Chronicle of an innocent murder

| Staff Columnist

I want to sleep. Badly. Last night I did not get to bed until 4:30 a.m. because I was working on a Spanish essay about Gabriel García Márquez and his work, “Crónica de una Muerte Anunciada.” “Crónica” is his work that is most grounded in reality, detailing the murder of an innocent man, Santiago Nasar. Anticipating the arrival of the bishop to bless the town, every citizen in his village hurries around distractedly in an effort to appease the expected desires of this holy man, and completely misses the slaying of Santiago by the disgruntled brothers of a woman who claims that Santiago stole her virginity.

In the same manner, I feel that I (we) have a tendency to grow so distracted by school and all of the obligations associated with it that I have come to lose track of my own desires in an effort to satisfy some sort of ideal that cannot be reconciled.

Granted, we all have homework and extracurricular activities that we have to keep track of, but I know that in my case, I have become so fervent about my studies or throwing myself into everything I have to read for class that I completely lose touch with the outside world. I spend all Thursday nights and Fridays working on homework so I can get it all out of the way, but then I wind up waiting until the night before a paper is due, staying awake until the wee hours of the morning and then pretending that I’m some kind of martyr for the literary tradition. And see, the thing is that I tell myself it is worth becoming so immersed in this spectacle of academia, writing papers and identifying arguments and slicing open old, old books, all for the sake of “knowledge,” and making myself better for that one ominous day when some boat brings the bishop to cross himself and give me a communion wafer.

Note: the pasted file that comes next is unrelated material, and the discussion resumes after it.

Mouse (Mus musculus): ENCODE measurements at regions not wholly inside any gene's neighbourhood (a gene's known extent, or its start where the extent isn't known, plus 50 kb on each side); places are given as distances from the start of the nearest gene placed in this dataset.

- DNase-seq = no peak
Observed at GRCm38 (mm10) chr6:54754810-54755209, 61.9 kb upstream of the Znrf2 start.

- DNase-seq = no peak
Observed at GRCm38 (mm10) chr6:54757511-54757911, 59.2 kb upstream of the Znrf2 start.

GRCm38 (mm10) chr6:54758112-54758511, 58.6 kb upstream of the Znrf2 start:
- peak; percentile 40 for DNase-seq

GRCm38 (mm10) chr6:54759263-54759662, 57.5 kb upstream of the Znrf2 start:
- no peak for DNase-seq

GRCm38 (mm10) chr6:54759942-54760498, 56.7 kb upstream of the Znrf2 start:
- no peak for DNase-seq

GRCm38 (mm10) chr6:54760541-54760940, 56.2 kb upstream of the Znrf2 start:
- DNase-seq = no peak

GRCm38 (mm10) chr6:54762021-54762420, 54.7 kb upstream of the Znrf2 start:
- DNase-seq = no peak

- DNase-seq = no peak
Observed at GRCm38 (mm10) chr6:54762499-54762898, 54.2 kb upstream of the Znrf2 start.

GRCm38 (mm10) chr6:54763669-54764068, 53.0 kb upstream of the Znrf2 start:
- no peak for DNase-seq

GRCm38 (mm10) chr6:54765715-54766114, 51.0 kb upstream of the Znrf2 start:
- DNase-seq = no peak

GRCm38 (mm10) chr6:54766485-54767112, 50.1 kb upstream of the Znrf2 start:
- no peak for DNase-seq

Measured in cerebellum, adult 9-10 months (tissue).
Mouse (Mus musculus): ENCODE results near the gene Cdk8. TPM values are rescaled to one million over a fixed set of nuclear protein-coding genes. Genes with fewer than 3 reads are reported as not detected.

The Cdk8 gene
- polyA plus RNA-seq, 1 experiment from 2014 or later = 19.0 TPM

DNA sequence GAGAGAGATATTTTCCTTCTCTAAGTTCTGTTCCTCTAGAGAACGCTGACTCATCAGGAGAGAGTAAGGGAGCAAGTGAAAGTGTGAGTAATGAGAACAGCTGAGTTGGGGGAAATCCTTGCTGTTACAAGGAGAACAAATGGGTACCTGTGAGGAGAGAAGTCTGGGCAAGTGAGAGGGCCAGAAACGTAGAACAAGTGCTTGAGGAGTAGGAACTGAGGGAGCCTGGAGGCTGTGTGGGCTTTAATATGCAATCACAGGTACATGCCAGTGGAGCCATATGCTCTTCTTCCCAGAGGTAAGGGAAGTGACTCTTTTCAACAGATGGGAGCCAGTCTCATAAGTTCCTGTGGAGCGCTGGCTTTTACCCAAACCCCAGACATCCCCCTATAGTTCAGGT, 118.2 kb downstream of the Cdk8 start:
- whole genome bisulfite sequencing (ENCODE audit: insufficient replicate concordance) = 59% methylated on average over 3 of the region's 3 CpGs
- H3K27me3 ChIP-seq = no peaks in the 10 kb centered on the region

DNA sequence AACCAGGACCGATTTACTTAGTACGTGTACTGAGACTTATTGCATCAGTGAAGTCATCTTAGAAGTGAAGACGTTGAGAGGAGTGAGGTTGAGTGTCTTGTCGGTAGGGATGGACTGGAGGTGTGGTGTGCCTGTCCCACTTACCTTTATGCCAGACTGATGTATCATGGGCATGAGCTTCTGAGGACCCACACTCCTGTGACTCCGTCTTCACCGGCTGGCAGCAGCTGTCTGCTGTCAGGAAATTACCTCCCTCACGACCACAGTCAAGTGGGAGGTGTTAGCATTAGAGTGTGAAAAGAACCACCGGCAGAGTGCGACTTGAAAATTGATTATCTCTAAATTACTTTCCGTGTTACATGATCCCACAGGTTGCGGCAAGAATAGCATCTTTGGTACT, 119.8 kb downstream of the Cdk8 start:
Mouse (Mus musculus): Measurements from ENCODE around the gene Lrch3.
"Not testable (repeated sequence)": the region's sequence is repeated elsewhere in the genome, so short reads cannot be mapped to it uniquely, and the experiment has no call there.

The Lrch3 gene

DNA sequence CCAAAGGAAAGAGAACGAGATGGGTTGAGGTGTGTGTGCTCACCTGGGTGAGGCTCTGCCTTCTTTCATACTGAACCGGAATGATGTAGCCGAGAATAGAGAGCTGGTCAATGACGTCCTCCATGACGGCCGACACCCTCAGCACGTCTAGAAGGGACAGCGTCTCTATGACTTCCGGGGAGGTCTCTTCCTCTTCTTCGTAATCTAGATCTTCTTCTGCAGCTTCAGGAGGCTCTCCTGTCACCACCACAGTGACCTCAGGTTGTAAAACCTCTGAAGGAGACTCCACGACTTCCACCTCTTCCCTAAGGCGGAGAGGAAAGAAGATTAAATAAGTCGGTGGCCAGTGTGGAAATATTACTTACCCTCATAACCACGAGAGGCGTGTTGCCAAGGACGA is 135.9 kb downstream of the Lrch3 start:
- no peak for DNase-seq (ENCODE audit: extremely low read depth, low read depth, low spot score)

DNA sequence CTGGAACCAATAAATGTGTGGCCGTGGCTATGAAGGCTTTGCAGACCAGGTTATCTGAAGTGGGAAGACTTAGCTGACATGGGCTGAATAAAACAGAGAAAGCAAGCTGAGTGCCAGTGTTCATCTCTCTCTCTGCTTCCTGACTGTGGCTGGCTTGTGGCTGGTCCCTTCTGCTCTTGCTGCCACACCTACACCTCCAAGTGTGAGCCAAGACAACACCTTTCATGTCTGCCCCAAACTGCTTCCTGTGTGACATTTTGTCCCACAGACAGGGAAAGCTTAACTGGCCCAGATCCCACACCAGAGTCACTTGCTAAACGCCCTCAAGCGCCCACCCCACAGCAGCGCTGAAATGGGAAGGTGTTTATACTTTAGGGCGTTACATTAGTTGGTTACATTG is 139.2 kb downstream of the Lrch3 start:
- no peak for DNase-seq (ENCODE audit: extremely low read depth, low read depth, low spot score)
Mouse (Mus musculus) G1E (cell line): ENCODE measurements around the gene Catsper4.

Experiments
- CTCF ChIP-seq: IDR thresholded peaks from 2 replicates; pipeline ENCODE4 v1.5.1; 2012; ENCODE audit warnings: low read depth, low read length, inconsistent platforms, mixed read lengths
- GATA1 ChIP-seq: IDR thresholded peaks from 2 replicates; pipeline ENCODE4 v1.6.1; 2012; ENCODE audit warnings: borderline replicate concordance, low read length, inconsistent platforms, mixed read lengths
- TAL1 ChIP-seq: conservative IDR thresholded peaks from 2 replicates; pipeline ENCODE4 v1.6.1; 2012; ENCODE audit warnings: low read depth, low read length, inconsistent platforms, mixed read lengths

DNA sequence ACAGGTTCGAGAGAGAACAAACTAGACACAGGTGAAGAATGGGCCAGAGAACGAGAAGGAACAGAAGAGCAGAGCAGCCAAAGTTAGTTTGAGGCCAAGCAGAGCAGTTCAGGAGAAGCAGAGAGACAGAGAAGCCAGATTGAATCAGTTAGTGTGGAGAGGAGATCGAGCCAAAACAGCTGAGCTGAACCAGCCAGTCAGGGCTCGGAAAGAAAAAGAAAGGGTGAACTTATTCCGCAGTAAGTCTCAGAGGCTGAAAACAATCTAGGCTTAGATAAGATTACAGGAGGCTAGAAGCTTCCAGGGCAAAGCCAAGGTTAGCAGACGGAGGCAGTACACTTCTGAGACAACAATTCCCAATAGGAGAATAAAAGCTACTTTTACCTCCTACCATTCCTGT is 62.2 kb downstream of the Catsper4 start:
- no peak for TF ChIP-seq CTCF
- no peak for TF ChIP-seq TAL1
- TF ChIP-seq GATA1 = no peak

I used to like writing fiction, stories with actual characters and plot, stories like the ones I find myself having to read for class, but not nearly as good. But now? Now, I’m too busy scouring and organizing my house before the priest gets here so I can be acceptable as a college student or intellectual or whatever it is we’re supposed to be at a university. An adult?

Whatever it is I find myself pretending to be, and whatever it is I’m preening over, I feel like I’ve lost a little bit of myself. I came here so I could improve my writing, and I’m even in a fiction class this semester, but now even that has become hurried, mechanical. It’s more about fitting myself to the expectations of my professors and not what I, myself, am really passionate about.

The problem with the citizens in “Crónica de una Muerte Anunciada” is that they become so concerned with preparing themselves for the bishop’s oh-so-holy coming to demonstrate how very sacred and sanctified they are, that right in the middle of their efforts, they watch as an innocent man is murdered and do absolutely nothing. In their efforts to be blameless, they end the story with blood on their hands, guilty by association, but still guilty.

I know I, at least, have done that, and I can imagine that I am not the only one. I have harbored and squelched the one thing that I enjoy more than anything else. I have claimed a title of scholar and augmented it with only superficial thoughts and readings. I have called for profound and ground-shaking action, all the while chatting on Facebook or continuing to contribute to the systems against which I protest with my words. I have prepared my temple for the Man of God, and I, in my inaction, have killed Santiago Nasar.

The greatest irony of “Crónica” is that the bishop never actually comes. In the blind zeal of the measures taken to make his visit a pleasant and holy one, the townspeople let one of their own die because they were too distracted by the promise of something that would make their lives what they were supposed to be, some ideal. In the end, though, they find that they have lost a part of themselves for something that was never worth it to begin with.

Gabe is a freshman in Arts & Sciences. He can be reached via e-mail at gcralley@wustl.edu.